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Ohio Analyst Ponders Mexico’s Reforms And U.S. Energy Sector

Monday, September 2, 2013 at 9:44 PM

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Mexico’s push to end its 75-year-old monopoly on the nation’s oil and gas industry has an energy analyst wondering if this will shake up markets in the U.S., including Ohio. ideastream’s Brian Bull reports:

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Fracking site in northeast Ohio (WCPN stock photo) Jim Samuel, of Capitol Integrity and a founding partner of the Ohio Shale Consortium (from Capitol Integrity Group website)

Last month, Mexico’s president championed a constitutional amendment that would open up its energy sector to private investors.  This would allow billions of dollars to be invested in Mexico’s vast reserves of crude oil and shale gas, by energy titans like ExxonMobil and BP.

The prospect intrigues Jim Samuel. He’s founder of Capitol Integrity Group in Columbus, and a founding partner of the Ohio Shale Consortium. 

“This is a step in creating an energy sector for the 21st century for Mexico,” he says.

In a recent commentary written for Crain’s Cleveland Business, Samuel says Mexico is a “known quantity” with a relatively stable government and relatively lax environmental controls.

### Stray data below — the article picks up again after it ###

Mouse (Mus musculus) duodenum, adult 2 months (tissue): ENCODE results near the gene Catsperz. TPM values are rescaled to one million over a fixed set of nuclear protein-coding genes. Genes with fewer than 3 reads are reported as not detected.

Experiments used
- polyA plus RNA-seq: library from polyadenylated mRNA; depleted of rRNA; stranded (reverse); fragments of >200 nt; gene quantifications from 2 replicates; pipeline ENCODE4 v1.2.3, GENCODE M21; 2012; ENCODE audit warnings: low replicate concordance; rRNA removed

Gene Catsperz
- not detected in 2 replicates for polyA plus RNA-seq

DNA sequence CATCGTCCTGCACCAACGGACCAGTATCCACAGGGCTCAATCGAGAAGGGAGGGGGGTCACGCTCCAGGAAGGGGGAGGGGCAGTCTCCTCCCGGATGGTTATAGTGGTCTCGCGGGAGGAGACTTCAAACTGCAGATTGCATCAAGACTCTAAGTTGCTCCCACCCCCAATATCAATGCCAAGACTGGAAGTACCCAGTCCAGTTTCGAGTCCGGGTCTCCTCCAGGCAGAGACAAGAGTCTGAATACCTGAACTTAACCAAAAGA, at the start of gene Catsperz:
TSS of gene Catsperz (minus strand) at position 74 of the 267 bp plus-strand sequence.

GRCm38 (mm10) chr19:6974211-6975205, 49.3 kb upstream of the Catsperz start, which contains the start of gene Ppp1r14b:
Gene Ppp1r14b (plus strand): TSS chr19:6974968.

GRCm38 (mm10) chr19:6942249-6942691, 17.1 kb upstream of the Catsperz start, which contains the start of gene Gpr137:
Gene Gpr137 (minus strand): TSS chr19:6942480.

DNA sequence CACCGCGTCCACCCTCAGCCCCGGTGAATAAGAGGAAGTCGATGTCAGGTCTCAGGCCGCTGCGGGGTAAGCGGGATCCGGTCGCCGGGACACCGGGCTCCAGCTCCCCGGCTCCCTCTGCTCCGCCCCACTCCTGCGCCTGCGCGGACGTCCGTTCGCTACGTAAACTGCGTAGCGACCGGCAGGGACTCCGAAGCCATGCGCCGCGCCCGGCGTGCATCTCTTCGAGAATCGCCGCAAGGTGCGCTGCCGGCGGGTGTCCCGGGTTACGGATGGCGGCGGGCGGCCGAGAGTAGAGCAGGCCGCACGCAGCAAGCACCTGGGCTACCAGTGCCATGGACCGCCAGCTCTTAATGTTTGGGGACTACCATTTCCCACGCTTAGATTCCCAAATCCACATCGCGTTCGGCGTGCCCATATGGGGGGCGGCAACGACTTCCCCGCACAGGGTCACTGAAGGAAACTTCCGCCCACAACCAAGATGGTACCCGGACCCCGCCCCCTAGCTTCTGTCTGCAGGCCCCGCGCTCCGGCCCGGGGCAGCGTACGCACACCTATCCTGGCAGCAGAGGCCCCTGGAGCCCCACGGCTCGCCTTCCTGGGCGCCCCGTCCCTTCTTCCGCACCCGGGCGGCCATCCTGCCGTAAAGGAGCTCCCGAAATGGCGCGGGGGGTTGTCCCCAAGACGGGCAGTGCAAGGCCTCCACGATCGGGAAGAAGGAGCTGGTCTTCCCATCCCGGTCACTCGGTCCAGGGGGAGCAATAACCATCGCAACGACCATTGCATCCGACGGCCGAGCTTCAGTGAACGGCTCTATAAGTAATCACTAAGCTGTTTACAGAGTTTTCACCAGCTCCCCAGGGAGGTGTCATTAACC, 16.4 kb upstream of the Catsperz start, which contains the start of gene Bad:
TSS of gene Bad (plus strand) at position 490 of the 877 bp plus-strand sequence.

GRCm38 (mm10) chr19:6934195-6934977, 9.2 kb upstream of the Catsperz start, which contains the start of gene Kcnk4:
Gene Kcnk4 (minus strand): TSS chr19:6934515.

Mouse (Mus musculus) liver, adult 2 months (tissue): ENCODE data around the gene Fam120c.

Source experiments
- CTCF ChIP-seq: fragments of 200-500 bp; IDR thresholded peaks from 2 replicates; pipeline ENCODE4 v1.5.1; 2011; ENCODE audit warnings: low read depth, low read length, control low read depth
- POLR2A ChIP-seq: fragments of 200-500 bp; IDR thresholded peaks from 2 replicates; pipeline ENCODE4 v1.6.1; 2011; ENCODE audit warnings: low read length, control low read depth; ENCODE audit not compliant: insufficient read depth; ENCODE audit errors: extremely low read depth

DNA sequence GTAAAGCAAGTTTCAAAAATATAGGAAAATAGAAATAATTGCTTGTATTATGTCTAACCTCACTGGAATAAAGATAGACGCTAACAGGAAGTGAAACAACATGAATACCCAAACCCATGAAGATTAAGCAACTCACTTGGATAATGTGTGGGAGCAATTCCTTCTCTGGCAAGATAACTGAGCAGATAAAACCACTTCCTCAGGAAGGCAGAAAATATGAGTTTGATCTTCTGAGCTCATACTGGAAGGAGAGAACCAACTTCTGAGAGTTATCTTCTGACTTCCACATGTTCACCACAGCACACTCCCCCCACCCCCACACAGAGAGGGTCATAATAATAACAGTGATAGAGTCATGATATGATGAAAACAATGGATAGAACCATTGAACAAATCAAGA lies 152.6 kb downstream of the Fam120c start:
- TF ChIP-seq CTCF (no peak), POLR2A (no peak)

“From a long-term perspective, looking at national public policy, Mexico is one that looks like they are moving to open up their markets, and coupled with fact that they’ve an easier business climate, regulatory wise, it’s an area that you could see capital move.”

Samuel is an opponent of enacting strict federal regulations – over that of states – which he says could pinch efforts to further fuel investment and development in the U.S.

“It’s possible you could see companies move some of their capital and attention towards Mexico.”

Meanwhile, supporters of federal regulation say it’ll keep energy development in compliance with important environmental laws. 

Mexico’s constitutional reforms are expected to pass by year’s end.  The country has the fourth largest shale gas reserves in the world.

Tags

Economy, Energy, Shale, Government/Politics

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